BMG execs say KSI could emulate Stormzy and AJ Tracey in UK rap

BMG execs say KSI could emulate Stormzy and AJ Tracey in UK rap

BMG’s Jamie Nelson has told Music Week that KSI can sit alongside the likes of Stormzy and AJ Tracey as the label roll out their plan to break the YouTube star as a rapper.

KSI stars on the cover of the new edition of Music Week, and used his interview to send a message to the music business: “Accept me, or get left behind”.

All week, he’s been battling against The 1975 and their fourth album Notes On A Conditional Form for pole position in the albums chart, declaring that he would shave his head if his Dissimulation record took top spot. That prompted the #baldski hash tag, which spread across social media.

As part of our KSI story, we caught up with Premier League Entertainment boss Mams Taylor, who manages the rapper, and Jamie Nelson and Lisa Wilkinson of UK label BMG, who are working on the project with US partners RBC.

Nelson, VP, recordings and senior marketing manager Wilkinson praised the collaborative efforts of BMG’s UK team, noting the efforts of A&Rs Tashan Radtke and Emmanuel Olowojoba in setting up the Houdini single, which became the second KSI track to crack the Top 10 during lockdown.

Here, Nelson and Wilkinson tell us more about a campaign unlike any other in UK rap…

Where does KSI fit into the UK scene? 

Jamie Nelson: “He’s got this phenomenal, mainstream reach and he fits into a pretty straightforward area for me. If you look at AJ Tracey through to Stormzy, across the board you’re seeing young people connecting with that music and I see he fits in there, the people that stream that music will also stream KSI. It’s a reflection of the audience where he’s come from on YouTube as well. As we continue to put music out, you’ll see those music opportunities grow further.”

Lisa Wilkinson: “It’s reflected in the success we’ve had with Houdini, if he sticks to making great pop/hip-hop crossover with great hooks and he keeps developing and learning from the artists he’s working with, that’s where he’s going to fit.”

How much of an anomaly is this project?

JN: “It is for the minute but at the end of the day, it’s just about reach. Once you’ve got reach and an audience, the rest depends on how good your music is and how important that connection is with the audience. It doesn’t surprise me in many ways to see a project come through this route. The next stage is just continuation, dropping exciting music to develop that side of what he’s doing.”

 Once you’ve got reach and an audience, the rest depends on how good your music is 

Jamie Nelson, BMG

Have there been stumbling blocks in terms of finding support across radio and DSPs?

JN: “There were probably elements that were maybe a bit slower at radio, but we’re really starting to see that convert now. People are seeing we’re consistently delivering hits with KSI, as the music evolves and there’s more relevant UK collaborations and connections, then you can sense those records are feeling more relevant and giving us bigger results.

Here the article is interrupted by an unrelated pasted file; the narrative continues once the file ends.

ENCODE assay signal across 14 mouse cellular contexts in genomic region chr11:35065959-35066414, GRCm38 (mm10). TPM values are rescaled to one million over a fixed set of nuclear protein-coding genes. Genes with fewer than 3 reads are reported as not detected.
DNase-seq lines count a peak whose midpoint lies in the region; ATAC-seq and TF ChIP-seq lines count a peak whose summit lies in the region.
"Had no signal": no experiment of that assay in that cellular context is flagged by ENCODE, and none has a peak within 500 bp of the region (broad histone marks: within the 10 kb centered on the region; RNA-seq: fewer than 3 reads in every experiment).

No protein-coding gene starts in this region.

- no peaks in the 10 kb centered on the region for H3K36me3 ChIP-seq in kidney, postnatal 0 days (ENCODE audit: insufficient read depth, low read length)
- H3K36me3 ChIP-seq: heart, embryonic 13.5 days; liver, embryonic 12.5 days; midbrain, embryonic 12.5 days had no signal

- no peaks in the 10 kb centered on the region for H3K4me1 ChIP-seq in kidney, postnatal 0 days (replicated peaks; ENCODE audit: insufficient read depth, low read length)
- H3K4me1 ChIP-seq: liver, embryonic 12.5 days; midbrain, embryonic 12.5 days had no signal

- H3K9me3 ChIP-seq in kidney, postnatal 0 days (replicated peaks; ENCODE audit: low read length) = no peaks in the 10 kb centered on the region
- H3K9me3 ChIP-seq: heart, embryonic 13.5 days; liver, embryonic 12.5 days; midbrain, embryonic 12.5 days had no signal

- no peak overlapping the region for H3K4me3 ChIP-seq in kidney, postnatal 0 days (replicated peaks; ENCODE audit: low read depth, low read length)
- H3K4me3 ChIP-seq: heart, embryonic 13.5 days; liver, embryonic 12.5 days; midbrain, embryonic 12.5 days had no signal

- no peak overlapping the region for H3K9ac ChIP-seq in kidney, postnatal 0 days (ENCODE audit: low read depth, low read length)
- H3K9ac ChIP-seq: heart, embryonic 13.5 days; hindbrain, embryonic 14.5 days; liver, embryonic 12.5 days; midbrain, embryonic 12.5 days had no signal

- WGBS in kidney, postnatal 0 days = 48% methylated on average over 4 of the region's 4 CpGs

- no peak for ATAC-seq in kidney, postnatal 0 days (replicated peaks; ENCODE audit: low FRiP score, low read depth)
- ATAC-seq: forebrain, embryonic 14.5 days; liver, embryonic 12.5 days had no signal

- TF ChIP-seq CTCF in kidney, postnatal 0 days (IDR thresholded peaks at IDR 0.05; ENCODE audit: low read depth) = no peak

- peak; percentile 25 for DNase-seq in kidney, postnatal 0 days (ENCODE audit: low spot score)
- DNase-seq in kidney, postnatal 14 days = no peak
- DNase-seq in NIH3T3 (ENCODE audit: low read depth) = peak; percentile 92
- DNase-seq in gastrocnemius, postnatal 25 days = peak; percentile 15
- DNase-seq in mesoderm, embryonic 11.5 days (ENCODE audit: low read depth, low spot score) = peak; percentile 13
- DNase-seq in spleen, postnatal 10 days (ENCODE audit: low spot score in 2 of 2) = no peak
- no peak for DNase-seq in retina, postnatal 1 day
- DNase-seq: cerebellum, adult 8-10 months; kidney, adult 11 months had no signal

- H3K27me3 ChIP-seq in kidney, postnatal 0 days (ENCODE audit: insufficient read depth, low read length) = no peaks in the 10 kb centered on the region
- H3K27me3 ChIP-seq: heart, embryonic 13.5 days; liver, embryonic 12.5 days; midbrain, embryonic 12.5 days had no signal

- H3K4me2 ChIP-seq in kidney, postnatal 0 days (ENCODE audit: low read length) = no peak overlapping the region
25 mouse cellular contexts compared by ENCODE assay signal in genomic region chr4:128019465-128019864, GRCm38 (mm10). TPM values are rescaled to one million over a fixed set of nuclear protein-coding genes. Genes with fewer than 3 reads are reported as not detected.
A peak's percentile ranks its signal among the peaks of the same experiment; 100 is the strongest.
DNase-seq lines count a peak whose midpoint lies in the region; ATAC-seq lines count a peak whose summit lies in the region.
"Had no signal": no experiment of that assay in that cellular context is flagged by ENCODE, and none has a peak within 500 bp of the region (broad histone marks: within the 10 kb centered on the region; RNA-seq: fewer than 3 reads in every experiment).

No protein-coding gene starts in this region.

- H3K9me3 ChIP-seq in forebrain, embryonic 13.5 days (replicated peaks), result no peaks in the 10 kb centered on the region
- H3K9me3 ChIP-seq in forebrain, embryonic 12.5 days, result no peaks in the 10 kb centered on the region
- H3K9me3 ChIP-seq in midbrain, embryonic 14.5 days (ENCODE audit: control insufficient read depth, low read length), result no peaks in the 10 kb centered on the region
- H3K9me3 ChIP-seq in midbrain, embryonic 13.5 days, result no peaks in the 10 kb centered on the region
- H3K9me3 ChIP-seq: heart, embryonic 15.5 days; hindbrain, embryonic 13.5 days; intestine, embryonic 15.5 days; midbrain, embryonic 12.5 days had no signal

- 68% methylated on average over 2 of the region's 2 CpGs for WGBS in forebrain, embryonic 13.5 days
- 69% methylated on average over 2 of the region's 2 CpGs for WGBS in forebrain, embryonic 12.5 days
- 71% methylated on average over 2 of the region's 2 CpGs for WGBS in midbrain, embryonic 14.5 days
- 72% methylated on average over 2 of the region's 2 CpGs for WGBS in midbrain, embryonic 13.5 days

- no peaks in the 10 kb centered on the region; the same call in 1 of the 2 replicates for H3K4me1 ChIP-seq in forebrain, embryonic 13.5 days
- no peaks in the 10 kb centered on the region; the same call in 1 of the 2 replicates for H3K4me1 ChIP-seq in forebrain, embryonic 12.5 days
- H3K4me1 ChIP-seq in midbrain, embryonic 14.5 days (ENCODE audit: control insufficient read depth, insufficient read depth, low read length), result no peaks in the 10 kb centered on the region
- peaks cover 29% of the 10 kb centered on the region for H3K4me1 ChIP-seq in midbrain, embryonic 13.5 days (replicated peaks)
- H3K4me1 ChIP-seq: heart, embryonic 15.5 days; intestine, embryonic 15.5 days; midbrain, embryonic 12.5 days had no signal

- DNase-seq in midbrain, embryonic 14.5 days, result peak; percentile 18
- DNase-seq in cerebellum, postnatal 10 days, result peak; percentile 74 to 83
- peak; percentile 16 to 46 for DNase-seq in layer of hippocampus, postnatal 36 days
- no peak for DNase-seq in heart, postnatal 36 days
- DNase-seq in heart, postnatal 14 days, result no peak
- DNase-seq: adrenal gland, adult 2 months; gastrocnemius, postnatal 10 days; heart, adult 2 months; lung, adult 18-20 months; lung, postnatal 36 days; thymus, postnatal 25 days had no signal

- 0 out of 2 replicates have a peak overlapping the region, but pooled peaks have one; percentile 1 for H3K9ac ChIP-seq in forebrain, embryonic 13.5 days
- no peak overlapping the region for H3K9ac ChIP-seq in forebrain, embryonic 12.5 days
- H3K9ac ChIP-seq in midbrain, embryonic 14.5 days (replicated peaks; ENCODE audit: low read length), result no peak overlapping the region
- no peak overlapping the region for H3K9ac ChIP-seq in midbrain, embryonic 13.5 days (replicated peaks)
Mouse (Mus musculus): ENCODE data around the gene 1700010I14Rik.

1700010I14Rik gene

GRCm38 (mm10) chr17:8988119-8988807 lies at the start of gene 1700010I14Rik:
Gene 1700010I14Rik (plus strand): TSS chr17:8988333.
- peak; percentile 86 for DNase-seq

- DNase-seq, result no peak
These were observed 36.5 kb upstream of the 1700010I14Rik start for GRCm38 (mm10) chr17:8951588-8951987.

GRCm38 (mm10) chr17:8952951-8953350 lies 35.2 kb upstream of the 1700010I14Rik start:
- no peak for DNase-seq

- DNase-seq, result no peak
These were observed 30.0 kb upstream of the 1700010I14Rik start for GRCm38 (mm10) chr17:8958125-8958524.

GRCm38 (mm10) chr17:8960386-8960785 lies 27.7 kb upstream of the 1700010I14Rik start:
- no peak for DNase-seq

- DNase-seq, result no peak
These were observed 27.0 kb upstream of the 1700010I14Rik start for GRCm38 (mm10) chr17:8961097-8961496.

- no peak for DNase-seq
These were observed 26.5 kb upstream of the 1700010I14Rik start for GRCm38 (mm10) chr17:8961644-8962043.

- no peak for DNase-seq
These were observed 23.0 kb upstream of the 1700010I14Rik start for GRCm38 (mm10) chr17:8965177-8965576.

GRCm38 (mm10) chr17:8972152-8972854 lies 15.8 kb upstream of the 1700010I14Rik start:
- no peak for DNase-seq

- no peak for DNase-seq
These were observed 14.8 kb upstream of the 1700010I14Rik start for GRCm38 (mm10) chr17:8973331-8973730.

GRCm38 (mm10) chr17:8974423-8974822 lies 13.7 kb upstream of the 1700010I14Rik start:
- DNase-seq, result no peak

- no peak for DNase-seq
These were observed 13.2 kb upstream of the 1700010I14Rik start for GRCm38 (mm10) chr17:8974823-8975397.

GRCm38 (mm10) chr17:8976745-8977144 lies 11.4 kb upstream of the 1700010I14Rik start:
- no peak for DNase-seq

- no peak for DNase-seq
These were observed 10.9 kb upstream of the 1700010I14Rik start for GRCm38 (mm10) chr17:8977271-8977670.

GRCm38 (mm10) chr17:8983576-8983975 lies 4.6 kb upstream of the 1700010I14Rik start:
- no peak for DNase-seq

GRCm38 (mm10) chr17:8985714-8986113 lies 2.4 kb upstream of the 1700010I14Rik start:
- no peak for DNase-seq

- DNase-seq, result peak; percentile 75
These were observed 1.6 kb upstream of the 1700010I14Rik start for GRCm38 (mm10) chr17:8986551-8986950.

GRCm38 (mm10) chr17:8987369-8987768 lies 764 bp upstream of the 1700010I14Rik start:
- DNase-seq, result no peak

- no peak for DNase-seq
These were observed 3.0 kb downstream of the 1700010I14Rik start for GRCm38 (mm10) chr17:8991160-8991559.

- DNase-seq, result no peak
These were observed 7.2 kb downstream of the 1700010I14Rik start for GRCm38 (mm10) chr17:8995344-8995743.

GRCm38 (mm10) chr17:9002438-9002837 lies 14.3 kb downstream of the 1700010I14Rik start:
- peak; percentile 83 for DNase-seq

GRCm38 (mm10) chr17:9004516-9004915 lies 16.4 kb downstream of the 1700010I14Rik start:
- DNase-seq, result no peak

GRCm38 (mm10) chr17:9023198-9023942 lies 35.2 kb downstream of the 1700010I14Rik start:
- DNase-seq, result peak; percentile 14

LW: “We’re listening to feedback we’re getting from the market and developing accordingly. KSI works really, really hard and this is something he takes incredibly seriously. Maybe one of the barriers we had right at the start was the market wondering if music is something he’s trying his hand at, or something he’s really serious about. Now they’re starting to appreciate that this is something he takes incredibly seriously.”

He doesn’t go overboard in trying to overly galvanise his fanbase

Lisa Wilkinson, BMG

How can you maximise KSI’s fanbase?

LW: “We’ve been really careful we’re not seen to be doing anything different than any other artist would be doing in terms of the content and how we’re providing it. He really doesn’t go overboard in trying to overly galvanise his huge fanbase, he’ll put the product out there and promote it, but he wants to make sure it doesn’t feel like we’re just pulling in the massive amounts of followers he has on other platforms for other forms of entertainment and that the fanbase we’re building is real. We don’t want to feel like we’ve got any fake fans. We’ve tried to employ a marketing strategy that we would do with any other developing artist. We’re incredibly lucky that he has a really engaged fanbase. Not all of those people will be be fans of his music, or even be interested in music, they might be gamers, it’s not something that we know. We can only do what we can to make sure the fans that he has are there for the right reasons. We’re using best practices across socials and DSPs to develop the relationship with them and get on the right playlists. It’s almost to KSI’s detriment that he’s so wary of looking like he’s over-promoting to his fanbase because it’s so big.”

BMG is nominated in the Artist Marketing, Catalogue Marketing, Publisher and Record Company categories at the Music Week Awards 2020.

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